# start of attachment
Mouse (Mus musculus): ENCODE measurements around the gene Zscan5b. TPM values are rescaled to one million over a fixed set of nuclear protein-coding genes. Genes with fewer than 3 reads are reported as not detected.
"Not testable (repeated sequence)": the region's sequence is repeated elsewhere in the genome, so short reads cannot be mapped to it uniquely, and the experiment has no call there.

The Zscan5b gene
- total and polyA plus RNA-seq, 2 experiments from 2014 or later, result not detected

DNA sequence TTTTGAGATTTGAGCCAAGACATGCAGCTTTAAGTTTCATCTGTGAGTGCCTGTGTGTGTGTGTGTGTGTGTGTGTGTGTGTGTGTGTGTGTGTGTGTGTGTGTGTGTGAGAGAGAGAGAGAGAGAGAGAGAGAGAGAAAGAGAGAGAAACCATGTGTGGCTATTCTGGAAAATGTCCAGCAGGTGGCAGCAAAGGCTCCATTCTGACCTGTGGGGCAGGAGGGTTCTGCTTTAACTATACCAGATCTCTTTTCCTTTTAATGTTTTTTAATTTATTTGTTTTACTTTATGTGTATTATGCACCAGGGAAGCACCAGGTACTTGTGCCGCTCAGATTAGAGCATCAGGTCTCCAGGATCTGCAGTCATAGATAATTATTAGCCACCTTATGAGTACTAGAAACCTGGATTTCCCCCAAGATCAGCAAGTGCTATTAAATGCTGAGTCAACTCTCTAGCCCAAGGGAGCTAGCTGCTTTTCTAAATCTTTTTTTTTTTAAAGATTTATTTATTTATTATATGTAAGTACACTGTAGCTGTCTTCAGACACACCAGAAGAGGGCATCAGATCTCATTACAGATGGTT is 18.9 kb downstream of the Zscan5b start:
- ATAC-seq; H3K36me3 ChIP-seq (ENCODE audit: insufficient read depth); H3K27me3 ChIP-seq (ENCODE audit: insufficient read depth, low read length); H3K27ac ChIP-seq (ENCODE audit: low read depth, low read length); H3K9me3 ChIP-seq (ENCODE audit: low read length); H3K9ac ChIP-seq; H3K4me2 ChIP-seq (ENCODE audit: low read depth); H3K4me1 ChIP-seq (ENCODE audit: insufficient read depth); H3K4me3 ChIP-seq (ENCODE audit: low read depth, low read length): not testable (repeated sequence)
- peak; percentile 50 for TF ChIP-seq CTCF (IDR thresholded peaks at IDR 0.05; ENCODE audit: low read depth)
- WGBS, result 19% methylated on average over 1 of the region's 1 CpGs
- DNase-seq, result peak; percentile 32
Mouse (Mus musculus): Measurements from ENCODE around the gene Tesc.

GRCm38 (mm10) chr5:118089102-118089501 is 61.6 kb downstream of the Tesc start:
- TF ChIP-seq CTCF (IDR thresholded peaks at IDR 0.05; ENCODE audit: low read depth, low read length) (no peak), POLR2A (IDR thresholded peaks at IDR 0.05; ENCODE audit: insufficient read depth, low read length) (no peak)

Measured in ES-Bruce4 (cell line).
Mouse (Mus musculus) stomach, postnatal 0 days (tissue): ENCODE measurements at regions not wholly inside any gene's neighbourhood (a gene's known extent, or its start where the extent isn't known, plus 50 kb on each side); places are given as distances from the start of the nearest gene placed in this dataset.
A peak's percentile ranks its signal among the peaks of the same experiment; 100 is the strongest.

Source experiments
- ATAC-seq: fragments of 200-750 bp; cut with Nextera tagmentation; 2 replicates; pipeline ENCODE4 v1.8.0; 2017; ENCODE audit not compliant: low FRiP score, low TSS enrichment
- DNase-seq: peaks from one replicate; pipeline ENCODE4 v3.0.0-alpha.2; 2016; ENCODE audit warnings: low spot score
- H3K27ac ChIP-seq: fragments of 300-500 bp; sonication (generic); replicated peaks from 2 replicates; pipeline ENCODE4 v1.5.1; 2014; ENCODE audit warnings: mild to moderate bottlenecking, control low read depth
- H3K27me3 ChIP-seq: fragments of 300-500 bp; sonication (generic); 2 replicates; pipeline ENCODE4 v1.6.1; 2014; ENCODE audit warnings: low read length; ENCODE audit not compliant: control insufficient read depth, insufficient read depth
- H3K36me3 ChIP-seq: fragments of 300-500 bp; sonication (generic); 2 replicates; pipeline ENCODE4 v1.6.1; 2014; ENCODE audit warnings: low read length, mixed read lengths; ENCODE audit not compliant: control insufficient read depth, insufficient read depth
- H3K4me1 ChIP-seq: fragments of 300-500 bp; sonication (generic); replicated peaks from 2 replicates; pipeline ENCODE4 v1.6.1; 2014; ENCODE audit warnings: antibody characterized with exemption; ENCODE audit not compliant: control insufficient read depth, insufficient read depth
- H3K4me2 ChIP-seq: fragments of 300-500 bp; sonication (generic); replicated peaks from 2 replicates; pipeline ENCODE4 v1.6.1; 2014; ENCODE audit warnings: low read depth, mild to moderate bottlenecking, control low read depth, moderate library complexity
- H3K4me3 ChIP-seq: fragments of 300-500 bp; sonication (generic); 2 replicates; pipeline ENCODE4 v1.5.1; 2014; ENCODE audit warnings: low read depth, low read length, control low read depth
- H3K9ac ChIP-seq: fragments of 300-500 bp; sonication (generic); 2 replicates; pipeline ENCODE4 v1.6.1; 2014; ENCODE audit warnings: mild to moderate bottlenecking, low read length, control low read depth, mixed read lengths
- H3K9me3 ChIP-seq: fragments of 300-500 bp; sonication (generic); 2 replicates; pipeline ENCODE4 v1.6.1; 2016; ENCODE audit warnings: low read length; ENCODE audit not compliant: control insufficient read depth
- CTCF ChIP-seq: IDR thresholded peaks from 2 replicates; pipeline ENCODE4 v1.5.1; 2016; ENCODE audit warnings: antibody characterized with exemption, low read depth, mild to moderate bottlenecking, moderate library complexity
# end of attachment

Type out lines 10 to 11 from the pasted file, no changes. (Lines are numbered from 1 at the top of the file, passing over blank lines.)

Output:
Mouse (Mus musculus): Measurements from ENCODE around the gene Tesc.

GRCm38 (mm10) chr5:118089102-118089501 is 61.6 kb downstream of the Tesc start: